The Supreme Court today agreed to the plea by whistleblowers from Madhya Pradesh who sought transfer of four pending petitions relating to Private Dental and Medical College admission scam from Jabalpur High Court to Supreme Court.
But a bench headed by newly sworn in Chief Justice T S Thakur asked the whistle blowers to first implead MP government, centre and the exam board as respondents.
"So the general impression is that the colleges are manipulating the exams. If we are examining the matter why should the high court go into it? "asked justice Thakur.
"However we will not link it with the Vyapam issue and the criminal cases" said the bench. The government and other respondents have been asked to file their response within three weeks.
Whistleblowers Anand Rai and Paras Saklecha contend that there is enough evidence that children and relatives of Madhya Pradesh judges have benefitted and they are among those who bought seats in private medical and dental colleges.
The petitions have been pending before the HC since long and no action has been taken on them. We do not expect that we will get a fair hearing also because relative of influential politicians, bureaucrats and businessmen in the state are also beneficiaries and they could exert pressure on the court.
CBI had on August 14 DMAT scam a bigger scandal than Vyapam following which the Supreme Court asked the MP government to decide if it was willing to hand over its probe to CBI.
There are 15 private dental colleges and six private medical colleges in Madhya Pradesh with nearly 2,800 seats for which the Association for Private Medical and Dental Colleges (APDMC) conducts DMAT every year. Around 42 per cent of the seats fall under government quota, 43 per cent seats are for the college management and the remaining 15 per cent go to NRIs. State quota seats were filled up through Vyapam and the remaining seats, comprising management and NRI quotas, were filled through DMAT.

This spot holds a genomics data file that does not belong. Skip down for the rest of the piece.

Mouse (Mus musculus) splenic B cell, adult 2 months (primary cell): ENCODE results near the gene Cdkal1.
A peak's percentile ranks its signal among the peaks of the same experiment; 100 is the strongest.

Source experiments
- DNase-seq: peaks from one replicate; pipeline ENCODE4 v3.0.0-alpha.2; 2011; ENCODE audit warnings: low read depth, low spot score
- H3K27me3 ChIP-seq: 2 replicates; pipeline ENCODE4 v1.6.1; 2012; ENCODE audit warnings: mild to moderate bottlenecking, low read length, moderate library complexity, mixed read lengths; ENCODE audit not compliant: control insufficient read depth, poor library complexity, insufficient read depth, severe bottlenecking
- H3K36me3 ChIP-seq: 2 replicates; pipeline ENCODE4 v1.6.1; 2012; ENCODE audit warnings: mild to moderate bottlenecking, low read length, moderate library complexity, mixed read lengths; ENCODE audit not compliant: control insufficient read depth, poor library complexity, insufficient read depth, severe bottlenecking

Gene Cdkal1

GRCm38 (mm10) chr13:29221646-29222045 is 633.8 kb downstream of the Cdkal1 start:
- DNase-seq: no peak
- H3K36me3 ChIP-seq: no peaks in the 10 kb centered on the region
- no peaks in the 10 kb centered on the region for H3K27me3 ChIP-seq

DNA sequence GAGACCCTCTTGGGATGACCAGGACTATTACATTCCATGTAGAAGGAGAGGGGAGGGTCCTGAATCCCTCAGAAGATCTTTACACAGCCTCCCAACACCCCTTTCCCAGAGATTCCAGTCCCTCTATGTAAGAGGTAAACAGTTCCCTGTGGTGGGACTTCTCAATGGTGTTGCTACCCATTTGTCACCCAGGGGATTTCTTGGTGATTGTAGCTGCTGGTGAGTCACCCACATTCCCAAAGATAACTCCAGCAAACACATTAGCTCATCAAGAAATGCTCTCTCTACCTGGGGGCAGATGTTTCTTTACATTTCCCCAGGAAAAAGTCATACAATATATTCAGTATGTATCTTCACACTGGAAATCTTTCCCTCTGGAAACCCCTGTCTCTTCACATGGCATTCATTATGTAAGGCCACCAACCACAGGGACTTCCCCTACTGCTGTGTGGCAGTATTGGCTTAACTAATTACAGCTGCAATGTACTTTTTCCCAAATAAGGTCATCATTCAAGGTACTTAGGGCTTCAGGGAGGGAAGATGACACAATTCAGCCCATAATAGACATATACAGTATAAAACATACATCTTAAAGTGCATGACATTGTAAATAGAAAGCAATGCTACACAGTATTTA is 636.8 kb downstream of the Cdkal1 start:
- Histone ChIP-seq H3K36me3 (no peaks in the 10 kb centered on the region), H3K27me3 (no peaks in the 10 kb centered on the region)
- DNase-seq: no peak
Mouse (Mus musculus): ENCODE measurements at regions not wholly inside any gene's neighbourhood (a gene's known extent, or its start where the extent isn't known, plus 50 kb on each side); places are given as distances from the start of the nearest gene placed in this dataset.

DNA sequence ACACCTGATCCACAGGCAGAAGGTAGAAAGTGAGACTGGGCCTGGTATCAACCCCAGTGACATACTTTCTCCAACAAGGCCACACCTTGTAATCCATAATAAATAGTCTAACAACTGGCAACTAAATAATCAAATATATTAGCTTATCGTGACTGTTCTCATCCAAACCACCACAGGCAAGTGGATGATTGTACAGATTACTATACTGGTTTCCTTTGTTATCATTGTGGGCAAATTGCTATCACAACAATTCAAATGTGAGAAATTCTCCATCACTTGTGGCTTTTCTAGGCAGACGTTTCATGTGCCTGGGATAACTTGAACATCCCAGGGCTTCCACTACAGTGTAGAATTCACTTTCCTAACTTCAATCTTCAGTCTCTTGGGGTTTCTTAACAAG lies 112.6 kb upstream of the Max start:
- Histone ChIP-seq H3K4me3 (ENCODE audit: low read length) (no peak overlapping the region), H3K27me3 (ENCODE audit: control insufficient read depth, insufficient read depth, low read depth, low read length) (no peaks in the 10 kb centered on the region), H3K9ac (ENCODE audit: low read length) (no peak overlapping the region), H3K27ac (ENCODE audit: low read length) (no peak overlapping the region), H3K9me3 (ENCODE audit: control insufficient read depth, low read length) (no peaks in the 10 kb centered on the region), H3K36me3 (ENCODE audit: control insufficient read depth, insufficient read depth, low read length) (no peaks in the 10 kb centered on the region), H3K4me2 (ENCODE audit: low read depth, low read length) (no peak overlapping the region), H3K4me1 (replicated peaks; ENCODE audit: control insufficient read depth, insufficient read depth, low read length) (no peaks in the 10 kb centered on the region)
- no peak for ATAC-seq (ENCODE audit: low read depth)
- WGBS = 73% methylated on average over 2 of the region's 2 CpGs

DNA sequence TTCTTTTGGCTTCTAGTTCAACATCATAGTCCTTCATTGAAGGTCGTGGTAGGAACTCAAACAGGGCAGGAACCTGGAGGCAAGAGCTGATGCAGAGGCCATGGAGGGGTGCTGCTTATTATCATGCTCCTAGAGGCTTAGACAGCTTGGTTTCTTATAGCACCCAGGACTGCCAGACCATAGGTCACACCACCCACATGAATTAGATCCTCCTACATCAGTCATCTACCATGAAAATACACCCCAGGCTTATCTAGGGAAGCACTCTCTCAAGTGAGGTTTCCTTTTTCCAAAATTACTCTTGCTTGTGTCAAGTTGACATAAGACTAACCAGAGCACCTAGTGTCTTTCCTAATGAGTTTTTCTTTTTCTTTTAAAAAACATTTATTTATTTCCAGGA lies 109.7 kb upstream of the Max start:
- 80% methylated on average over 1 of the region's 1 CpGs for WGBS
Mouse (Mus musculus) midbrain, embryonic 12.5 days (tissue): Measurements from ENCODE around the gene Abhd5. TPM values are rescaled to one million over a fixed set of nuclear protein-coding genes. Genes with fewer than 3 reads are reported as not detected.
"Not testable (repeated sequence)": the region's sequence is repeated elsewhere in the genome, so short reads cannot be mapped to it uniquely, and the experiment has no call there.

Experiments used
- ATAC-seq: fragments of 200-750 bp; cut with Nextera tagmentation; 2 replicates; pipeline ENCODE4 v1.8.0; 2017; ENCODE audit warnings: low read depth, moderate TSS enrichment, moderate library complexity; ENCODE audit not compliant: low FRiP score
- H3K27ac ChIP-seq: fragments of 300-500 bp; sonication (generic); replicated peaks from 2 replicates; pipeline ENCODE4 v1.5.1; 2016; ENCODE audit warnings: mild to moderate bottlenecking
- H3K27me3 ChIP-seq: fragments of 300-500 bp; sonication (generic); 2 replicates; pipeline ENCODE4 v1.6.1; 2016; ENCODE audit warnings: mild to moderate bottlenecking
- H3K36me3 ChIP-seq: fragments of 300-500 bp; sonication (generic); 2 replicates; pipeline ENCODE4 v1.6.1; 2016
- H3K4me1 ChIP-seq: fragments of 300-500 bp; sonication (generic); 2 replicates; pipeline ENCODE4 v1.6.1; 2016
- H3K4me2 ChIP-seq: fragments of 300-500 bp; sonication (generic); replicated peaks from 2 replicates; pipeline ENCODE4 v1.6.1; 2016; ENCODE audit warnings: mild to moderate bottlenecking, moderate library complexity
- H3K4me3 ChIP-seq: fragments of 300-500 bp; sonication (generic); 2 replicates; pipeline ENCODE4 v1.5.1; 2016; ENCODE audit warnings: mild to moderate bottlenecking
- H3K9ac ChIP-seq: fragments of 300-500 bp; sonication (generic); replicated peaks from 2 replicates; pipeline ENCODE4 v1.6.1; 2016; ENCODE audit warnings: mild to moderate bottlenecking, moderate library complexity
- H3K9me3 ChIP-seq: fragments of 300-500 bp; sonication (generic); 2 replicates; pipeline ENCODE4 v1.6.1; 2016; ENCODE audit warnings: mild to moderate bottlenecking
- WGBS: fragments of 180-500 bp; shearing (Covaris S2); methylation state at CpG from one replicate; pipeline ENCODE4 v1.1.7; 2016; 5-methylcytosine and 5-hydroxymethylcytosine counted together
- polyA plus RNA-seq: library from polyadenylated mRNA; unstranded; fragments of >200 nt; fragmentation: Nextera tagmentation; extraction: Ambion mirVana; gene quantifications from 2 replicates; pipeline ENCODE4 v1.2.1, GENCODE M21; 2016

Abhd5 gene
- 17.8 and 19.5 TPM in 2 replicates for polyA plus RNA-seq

Senior advocate Kapil Sibal and Bhushan appearing for the whistleblowers led by Anand Rai and others informed the bench about the magnitude of the scam. Elaborating on the modus operandi, Bhushan said unscrupulous students of medical colleges sit in DMAT to help others in consideration of money and later give up their seats at the last moment as they are already studying in other medical colleges. "The seats vacated by the racketeers are filled illegally by private medical colleges," he said.
In what came as a glimpse into the scale of irregularities in admissions to private dental and medical colleges in Madhya Pradesh the MP government told SC that 721 state quota seats were illegally filled during 2009-13. The state government said in its affidavit that 198 admissions were made by the private medical colleges against state quota seats illegally in 2013 itself and a fine of Rs.13.10 crore was imposed on them.
"The state government had filed complaints with the Admission and Fee Regulation Committee (AFRC). As an outcome of the complaint, the AFRC had concluded that approximately 721 seats of the state quota have been illegally filled by private medical colleges during 2009, 2010, 2011 2012 and 2013," the affidavit said.
The government said it is taking all necessary steps to curb the illegal practices and asked the SC to consider all the issues raised by it before taking a final decision on directing CBI probe.